Welcome to The Spot Writers. October’s theme is . . . guess what! Halloween. Write a short, scary story using these words: dress, ghost, pumpkin, light, dark.
This week’s story comes from Cathy MacKenzie. Cathy’s one-woman publishing company, MacKenzie Publishing, has published its second anthology, TWO EYES OPEN, a collection of sixteen stories by sixteen authors, to read during the day . . . or at night, as long as two eyes are open. Not “horrific horror” . . . more like intrigue, mystery, thriller. Simply a “good read.” BUY IN TIME FOR HALLOWEEN!
Available on Amazon: https://www.amazon.com/dp/1927529301/
Dark clouds hovered though it was only seven o’clock, but darkness was apropos on Halloween night. Tom clutched his treat bag, an old pillowcase decorated with paper ghosts, witches, and pumpkins, and suddenly realized how corny it looked. He had enjoyed the colouring, cutting, and gluing to the fabric, but the dampness was loosening the paper and rolling the edges. His bag would soon be a mess and the other kids would tease him. Bully him, even. Who wanted that?
He had only been outdoors for twenty-four minutes. He had timed how long it would take to go up and down the four streets his mother had given him permission to canvass and knew he’d have plenty of time to go to each house. Thankfully, the streets were long ones, with lots of houses, because four streets wouldn’t normally be enough on Halloween. He had to be home by nine, but as soon as his bag was full, he would head back. No sense staying outside for no reason.
He wandered up the walkway of 39 Cresthaven Avenue, where a pumpkin on the porch beckoned, light flickering between gaps in the squared teeth. The chunky grin mesmerized him. His mother had warned him not to read anything into sights he saw while trick or treating. “Nothing is real,” she said. “Just enjoy being a kid and eat your candy. Forget about cavities one day of the year.”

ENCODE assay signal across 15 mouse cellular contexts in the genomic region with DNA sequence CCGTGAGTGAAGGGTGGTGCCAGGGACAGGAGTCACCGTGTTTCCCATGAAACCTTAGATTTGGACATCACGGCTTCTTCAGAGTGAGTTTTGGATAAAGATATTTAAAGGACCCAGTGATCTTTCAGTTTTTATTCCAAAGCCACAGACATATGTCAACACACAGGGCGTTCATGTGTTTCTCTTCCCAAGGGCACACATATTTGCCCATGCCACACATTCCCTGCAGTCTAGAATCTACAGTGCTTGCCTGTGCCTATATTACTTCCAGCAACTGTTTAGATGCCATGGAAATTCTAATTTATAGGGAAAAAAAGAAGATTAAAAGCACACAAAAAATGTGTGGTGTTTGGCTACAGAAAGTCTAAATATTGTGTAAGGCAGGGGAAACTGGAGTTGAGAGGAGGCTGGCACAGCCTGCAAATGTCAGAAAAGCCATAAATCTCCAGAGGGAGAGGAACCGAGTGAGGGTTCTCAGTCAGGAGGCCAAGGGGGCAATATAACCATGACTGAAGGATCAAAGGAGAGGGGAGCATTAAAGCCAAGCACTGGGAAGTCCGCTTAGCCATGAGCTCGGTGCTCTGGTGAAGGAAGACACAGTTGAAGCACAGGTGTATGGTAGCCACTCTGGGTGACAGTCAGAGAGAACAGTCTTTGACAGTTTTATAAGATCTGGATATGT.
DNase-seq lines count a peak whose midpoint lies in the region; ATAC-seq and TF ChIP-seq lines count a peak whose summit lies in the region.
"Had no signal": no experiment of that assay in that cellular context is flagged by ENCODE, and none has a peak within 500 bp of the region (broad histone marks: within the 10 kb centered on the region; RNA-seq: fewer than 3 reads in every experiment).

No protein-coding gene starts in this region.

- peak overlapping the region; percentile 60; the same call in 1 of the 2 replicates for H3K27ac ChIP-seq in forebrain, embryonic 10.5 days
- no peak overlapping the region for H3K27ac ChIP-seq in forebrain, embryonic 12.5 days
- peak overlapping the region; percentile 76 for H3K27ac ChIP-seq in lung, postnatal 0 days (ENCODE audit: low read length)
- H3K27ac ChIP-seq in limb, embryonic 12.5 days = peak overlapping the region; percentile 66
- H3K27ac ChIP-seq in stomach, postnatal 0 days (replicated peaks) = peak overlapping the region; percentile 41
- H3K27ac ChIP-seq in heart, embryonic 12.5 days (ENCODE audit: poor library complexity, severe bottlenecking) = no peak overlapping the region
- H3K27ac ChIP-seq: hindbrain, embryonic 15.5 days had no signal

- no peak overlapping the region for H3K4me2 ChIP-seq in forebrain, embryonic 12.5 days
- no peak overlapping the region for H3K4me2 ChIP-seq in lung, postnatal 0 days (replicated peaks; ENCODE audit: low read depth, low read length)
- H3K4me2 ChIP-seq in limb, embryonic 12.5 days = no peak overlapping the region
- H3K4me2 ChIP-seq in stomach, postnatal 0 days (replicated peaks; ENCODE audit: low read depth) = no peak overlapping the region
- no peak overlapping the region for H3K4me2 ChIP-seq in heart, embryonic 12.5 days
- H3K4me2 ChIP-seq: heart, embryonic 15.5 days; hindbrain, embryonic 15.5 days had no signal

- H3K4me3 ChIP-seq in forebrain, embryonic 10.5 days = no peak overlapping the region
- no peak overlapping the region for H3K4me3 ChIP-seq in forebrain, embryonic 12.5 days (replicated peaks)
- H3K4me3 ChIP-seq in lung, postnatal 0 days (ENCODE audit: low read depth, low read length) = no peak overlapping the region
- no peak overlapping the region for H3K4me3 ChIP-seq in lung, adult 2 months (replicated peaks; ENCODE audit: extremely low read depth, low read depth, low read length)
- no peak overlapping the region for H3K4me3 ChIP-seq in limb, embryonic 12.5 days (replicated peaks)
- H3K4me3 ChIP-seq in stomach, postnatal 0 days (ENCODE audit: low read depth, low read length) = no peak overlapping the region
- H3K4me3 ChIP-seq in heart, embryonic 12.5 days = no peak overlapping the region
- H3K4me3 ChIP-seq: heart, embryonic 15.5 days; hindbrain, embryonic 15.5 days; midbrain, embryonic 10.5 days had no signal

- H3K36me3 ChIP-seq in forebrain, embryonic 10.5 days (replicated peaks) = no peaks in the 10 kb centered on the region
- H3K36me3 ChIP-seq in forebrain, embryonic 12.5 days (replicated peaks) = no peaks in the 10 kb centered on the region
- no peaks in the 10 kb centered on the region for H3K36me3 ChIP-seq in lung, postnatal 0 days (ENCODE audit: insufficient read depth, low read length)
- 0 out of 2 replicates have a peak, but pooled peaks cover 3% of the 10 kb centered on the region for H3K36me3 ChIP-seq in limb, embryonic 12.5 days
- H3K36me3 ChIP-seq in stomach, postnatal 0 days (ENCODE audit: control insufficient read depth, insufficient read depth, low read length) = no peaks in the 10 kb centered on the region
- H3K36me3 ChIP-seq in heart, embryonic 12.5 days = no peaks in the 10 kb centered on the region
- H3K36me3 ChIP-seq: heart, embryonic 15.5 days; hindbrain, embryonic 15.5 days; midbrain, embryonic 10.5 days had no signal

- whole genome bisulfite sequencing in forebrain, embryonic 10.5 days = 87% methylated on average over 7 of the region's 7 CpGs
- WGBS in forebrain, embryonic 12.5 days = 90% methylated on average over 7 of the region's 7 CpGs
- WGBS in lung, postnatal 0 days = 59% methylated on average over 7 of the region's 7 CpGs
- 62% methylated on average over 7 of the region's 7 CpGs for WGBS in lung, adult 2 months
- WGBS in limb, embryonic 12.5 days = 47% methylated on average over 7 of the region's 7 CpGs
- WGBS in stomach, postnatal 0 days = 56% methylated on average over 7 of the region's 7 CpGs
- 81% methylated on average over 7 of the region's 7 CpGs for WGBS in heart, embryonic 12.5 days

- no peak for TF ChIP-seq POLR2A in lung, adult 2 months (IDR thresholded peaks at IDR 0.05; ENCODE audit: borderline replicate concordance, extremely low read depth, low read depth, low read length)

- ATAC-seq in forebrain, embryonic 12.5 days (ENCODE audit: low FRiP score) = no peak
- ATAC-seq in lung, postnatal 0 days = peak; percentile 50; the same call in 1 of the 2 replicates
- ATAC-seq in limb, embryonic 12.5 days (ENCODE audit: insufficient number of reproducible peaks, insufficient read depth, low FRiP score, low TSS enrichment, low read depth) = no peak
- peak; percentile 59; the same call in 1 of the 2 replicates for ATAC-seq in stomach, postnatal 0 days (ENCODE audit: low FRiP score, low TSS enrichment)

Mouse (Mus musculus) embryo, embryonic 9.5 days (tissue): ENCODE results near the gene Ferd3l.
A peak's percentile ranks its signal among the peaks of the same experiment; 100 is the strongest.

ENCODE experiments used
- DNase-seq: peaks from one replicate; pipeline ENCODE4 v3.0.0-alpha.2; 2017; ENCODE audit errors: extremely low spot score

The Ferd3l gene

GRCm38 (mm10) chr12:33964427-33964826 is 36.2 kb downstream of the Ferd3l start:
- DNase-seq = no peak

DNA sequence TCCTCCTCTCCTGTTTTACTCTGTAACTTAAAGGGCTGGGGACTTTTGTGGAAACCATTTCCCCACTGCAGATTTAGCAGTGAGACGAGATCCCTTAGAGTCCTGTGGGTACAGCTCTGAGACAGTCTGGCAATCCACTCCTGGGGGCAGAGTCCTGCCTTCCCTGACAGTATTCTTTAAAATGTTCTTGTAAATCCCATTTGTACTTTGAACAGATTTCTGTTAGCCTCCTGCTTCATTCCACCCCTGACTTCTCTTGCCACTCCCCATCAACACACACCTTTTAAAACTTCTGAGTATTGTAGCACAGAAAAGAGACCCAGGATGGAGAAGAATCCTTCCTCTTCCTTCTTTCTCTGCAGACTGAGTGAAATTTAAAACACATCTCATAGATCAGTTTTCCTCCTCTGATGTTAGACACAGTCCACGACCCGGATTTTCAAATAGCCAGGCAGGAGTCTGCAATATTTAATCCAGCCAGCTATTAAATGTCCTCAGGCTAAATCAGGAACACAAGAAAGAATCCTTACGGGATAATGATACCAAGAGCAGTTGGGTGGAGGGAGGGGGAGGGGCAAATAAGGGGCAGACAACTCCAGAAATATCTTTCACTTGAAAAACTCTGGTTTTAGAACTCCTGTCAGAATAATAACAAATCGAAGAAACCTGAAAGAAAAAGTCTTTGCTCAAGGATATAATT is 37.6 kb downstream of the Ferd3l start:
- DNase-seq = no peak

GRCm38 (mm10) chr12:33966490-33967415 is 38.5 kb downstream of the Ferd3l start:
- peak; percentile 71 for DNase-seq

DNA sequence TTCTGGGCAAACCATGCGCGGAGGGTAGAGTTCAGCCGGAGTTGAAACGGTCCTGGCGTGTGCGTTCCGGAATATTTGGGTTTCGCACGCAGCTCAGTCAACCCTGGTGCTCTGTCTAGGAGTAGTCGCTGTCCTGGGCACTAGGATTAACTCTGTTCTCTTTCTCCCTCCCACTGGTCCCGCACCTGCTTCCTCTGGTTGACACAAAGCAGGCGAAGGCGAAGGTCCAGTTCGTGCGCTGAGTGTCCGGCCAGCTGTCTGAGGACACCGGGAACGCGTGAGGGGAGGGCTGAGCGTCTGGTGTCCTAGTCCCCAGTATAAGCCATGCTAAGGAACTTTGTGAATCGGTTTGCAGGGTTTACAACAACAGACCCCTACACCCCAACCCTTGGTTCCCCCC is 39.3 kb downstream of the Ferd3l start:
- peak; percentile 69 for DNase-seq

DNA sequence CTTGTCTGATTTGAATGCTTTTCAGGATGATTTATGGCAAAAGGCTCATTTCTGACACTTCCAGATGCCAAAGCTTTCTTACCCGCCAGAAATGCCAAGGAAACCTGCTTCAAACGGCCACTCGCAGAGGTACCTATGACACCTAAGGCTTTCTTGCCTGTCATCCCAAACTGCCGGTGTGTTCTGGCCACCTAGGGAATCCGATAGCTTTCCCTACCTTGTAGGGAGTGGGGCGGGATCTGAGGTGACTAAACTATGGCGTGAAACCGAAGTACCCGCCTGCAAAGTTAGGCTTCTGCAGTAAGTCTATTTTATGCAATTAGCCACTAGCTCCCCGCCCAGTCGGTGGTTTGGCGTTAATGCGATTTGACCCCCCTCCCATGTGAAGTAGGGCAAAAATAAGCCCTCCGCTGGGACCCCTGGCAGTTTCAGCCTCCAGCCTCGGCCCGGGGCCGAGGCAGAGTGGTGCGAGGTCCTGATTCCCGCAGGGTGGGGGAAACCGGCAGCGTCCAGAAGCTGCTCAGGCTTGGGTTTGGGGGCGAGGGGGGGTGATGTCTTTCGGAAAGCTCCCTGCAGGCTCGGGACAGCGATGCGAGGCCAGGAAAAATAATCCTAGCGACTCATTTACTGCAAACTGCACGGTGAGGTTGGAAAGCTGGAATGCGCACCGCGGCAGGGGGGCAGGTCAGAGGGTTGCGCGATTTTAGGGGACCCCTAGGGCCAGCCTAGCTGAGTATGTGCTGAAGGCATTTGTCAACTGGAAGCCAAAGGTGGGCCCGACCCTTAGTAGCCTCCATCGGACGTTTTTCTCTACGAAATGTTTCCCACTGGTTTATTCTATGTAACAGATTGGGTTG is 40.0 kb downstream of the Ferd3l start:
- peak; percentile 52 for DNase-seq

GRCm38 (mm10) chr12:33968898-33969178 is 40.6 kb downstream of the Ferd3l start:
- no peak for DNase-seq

He had been stunned at her words. Forget about cavities? From a mother who yelled at him every night to brush so invisible creatures didn’t create caters in his teeth? Sometimes she even went as far as brushing his teeth, as if he were a baby. He was twelve, for Pete’s sake. Almost a teen. Soon he would be able to have sex, like people he saw on television when his mother wasn’t looking. He had already snuck into the stash of his father’s Playboy magazines. Did she even know they were there? There would be more nagging for sure if she found them.
Every Halloween, after returning home from his allotted, unsupervised time, his mother insisted on rooting through his pillowcase. The previous year, she said, “There are crazies out there. I have to make sure there’s no needles or disturbed wrappers.”
Needles? Disturbed? He always wondered why she snooped through his bag. Usually, by the time he returned home, he had demolished half the candy. Until the past year, she had never said “Don’t eat anything until I check everything.”
Nagging constantly. That’s all his mother did: nag, nag, nag. It wouldn’t be so bad if she’d give him a bit of praise. Her yelling and nagging scared him as much as the dark, but every October thirty-first he donned a brave face and dressed in the costume-of-the-year—whatever that was: a clown, a Ninja, a pregnant Khloe—a different flavour every year. So much hype about clowns. What was scary about clowns? Sure, scarlet lipstick resembling blood enlarged their mouths and their sad, soulful eyes were ginormous. But silly clowns were frightful? He looked forward to clowns once a year when the circus came to town. And at Halloween, of course.
But what about now, this moment? He shivered. This pumpkin—the weird orange globe with the light shimmering inside.
“Nothing is real, Tommy,” his mother had said. “Just pretend everything is okay.” Pretend, pretend, pretend . . .